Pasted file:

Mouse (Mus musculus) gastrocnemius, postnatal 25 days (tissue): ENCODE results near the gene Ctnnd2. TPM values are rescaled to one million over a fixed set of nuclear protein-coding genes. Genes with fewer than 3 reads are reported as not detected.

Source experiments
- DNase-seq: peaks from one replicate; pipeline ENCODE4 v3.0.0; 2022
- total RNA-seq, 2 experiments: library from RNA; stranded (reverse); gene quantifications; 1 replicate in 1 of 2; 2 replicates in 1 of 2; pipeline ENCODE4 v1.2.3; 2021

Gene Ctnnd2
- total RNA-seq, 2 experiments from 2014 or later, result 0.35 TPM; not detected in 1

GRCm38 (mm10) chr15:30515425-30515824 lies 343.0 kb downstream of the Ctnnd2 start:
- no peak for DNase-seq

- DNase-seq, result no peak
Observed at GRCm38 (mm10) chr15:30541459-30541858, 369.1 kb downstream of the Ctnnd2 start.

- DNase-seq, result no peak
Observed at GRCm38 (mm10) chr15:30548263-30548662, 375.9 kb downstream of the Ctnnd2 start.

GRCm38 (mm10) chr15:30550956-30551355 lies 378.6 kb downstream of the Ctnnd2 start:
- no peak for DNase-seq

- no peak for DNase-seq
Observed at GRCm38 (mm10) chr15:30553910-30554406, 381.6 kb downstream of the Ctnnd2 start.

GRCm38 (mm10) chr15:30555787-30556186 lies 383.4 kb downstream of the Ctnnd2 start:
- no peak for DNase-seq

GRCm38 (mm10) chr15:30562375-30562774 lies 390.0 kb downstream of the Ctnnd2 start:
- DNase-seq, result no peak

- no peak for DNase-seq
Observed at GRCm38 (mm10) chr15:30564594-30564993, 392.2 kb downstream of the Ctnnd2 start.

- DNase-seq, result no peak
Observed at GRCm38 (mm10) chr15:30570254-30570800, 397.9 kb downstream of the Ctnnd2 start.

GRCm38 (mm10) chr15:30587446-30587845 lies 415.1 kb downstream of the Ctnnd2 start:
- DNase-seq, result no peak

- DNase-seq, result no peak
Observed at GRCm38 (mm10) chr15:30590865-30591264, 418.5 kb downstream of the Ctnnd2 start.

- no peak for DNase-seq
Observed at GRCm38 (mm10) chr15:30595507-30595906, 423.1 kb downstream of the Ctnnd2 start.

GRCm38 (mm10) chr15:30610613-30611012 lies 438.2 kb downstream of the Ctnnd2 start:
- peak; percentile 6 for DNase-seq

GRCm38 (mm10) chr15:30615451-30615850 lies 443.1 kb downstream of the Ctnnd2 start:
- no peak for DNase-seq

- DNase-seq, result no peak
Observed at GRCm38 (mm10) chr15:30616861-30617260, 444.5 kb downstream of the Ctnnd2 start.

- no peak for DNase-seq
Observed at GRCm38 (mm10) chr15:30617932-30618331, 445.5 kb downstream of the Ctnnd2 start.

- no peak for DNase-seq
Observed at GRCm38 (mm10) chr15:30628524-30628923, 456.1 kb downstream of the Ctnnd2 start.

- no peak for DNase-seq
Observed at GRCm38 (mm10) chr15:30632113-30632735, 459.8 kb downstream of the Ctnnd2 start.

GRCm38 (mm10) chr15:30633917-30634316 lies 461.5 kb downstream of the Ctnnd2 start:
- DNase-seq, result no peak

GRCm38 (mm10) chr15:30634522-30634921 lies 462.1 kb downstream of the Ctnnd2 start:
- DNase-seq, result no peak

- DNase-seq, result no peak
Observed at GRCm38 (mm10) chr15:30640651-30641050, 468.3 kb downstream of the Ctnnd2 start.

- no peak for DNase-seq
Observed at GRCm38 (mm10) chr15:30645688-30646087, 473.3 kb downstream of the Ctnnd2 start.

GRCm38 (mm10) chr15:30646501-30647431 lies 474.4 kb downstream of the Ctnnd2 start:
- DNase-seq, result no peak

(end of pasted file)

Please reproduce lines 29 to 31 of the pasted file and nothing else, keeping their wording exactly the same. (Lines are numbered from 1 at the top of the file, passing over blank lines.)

- no peak for DNase-seq
Observed at GRCm38 (mm10) chr15:30595507-30595906, 423.1 kb downstream of the Ctnnd2 start.

GRCm38 (mm10) chr15:30610613-30611012 lies 438.2 kb downstream of the Ctnnd2 start: